Free
MSU Combined Choirs present a seasonal concert for the public.

Miracle on 34th Street
Sat & Sun, Dec. 7-8, 14-15, 21-22, 7:30 p.m.  
Sat, Dec. 15 & 22, 2:30 p.m.
Wichita Theatre Performing Arts Center
$21 & $18/adults, $10/children
A holiday classic performed on a live stage.

Christmas in the Park & Candy Cane Scramble
Sat, Dec. 8, 1-3 p.m.
Scotland Park
Free
Children two years old through the second grade are invited to scramble through the park collecting as many of the 10,000 candy canes as they can find. Children of all ages enjoy a holiday train, carnival games, and arts & crafts. Santa is on hand to supervise.

Wichita Falls Symphony Orchestra
Sat, Dec. 8, 8-10:30 p.m.
Memorial Auditorium
$25 & $30 regular admission/ $22.50 senior & military/ $5 student
Combined choirs of Wichita Falls high schools join the symphony orchestra for evening of Christmas and seasonal favorites accompanied by the Wichita Falls Youth Symphony Orchestra.

Christmas Tour of Homes
Tue, Dec. 11, noon-8 p.m.
$20/person
The 33rd Annual Christmas Tour of Homes invites guests to visit private homes decorated for the holidays in the Wichita Falls area.

Candlelight Tours at the Kell House
Sat, Dec. 22, 6-8 p.m.
Kell House Museum
$5/person
Experience an early 20th-Century holiday with the lights turned down for a guided candlelight tour.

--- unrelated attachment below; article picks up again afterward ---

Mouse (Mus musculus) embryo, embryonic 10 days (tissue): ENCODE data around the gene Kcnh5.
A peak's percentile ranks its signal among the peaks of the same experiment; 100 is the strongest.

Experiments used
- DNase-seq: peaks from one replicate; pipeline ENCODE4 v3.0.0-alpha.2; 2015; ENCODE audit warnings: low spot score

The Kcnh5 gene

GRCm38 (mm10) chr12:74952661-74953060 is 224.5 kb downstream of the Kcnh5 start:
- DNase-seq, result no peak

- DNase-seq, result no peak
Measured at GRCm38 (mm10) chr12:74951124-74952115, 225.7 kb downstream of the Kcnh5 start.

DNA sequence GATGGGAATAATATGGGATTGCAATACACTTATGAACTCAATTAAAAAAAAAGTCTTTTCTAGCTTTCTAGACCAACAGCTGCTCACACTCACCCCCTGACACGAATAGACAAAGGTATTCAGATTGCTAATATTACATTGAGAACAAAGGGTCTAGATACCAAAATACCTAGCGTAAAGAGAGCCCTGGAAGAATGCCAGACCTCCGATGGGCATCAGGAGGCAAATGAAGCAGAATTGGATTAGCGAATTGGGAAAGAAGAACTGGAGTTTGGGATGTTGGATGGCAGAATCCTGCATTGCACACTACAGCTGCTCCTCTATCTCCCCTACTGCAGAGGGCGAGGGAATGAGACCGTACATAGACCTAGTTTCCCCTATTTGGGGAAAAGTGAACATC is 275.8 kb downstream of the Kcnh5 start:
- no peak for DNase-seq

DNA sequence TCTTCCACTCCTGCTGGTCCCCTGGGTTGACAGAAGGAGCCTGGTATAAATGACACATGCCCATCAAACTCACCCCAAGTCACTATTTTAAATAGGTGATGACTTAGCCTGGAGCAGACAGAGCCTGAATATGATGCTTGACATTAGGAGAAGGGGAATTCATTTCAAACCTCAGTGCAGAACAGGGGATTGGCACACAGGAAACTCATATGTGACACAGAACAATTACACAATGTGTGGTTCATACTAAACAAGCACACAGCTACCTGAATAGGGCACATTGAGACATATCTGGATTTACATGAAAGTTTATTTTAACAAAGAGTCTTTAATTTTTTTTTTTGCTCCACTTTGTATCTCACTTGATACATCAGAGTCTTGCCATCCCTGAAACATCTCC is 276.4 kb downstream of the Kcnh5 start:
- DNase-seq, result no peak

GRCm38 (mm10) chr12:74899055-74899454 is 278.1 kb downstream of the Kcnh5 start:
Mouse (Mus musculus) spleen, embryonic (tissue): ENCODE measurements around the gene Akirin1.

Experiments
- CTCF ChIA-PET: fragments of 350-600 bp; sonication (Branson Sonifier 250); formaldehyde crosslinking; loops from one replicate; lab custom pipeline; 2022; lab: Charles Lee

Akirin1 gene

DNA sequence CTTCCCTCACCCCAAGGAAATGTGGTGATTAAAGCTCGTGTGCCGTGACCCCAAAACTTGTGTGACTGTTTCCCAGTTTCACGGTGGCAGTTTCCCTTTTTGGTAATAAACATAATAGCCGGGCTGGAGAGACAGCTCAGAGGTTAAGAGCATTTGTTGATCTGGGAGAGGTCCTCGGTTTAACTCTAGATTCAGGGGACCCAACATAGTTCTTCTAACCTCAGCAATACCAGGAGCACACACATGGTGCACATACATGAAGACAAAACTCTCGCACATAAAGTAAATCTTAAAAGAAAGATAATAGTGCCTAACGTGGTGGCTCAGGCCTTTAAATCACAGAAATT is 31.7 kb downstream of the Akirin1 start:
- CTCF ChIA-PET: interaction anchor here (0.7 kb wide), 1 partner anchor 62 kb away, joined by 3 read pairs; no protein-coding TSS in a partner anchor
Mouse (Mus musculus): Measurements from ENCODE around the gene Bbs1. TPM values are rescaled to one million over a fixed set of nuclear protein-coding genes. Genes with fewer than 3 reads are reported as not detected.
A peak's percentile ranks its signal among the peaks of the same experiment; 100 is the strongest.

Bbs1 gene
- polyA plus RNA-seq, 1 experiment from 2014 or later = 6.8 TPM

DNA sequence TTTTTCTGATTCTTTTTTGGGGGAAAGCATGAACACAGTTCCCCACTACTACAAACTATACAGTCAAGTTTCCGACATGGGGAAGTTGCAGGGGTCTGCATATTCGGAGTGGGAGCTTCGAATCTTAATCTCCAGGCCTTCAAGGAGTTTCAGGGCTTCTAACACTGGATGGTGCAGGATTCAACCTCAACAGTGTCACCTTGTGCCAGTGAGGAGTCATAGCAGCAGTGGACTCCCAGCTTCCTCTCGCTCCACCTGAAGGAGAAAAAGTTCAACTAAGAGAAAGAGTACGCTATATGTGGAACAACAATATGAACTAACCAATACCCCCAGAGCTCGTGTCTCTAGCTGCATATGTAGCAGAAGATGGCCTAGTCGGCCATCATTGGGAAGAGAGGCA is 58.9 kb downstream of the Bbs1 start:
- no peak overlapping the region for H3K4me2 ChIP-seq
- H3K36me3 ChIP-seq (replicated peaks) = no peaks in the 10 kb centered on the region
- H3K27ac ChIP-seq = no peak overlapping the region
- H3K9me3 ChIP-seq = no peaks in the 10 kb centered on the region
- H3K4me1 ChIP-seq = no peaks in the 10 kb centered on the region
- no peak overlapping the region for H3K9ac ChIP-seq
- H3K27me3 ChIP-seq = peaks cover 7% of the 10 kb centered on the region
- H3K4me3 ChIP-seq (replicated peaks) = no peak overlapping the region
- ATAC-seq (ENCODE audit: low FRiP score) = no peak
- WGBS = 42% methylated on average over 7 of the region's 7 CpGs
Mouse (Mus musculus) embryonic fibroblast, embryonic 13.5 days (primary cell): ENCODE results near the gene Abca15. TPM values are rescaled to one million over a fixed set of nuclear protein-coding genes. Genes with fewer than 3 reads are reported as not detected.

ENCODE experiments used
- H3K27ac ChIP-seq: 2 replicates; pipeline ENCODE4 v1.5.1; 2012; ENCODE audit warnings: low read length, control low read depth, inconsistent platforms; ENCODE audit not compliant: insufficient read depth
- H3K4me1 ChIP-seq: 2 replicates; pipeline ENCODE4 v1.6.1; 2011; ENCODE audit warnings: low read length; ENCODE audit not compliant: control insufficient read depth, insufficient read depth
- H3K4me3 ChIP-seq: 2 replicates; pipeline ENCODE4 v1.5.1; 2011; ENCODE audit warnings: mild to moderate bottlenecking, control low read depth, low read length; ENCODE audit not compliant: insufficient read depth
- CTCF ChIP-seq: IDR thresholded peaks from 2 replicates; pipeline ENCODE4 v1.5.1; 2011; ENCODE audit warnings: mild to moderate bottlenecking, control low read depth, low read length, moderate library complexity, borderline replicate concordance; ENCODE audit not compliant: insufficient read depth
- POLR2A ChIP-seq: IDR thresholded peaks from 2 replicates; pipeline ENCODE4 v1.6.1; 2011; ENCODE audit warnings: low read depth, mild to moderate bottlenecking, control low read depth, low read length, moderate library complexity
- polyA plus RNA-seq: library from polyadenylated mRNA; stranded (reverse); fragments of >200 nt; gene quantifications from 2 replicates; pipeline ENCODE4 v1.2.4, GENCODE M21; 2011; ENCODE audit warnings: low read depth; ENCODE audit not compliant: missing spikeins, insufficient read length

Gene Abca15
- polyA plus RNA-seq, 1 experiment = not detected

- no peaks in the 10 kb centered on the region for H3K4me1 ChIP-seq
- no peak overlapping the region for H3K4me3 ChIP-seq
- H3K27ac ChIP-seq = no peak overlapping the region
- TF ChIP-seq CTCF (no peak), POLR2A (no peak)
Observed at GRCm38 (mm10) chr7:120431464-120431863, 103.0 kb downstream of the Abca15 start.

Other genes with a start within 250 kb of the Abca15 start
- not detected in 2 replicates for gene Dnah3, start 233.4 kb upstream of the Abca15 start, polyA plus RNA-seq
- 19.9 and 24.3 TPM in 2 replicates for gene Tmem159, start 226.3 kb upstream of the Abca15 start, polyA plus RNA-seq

The ornate work of Swiss woodcarver Peter Mansbendel, who was known for his sense of humor and whimsy, embellishes sites throughout Texas. (Photo courtesy of the UTSA Libraries Special Collections from the Institute of Texan Cultures)

Legions of visitors to Mission San José and the Spanish Governor’s Palace in San Antonio have admired the doors and other architectural details that Swiss-born Austin woodcarver Peter Mansbendel created for their restorations in the 1930s. Mansbendel, who often described himself as a “chiseler” and once declared that “real genius does not need to proclaim itself other than in its work,” left plenty of public work to prove his talents. In fact, Mansbendel’s hand-carved mantels, altars, doors, bargeboards, portraits, plaques, and myriad other creations beautify locations throughout Texas, including several buildings on the University of Texas at Austin campus, the Austin Museum of Art-Arthouse at Laguna Gloria, the Austin History Center, Quinta Mazatlan in McAllen, the W.H. Stark House in Orange, and the landmark Austin watering holes of Scholz Garten and The Tavern.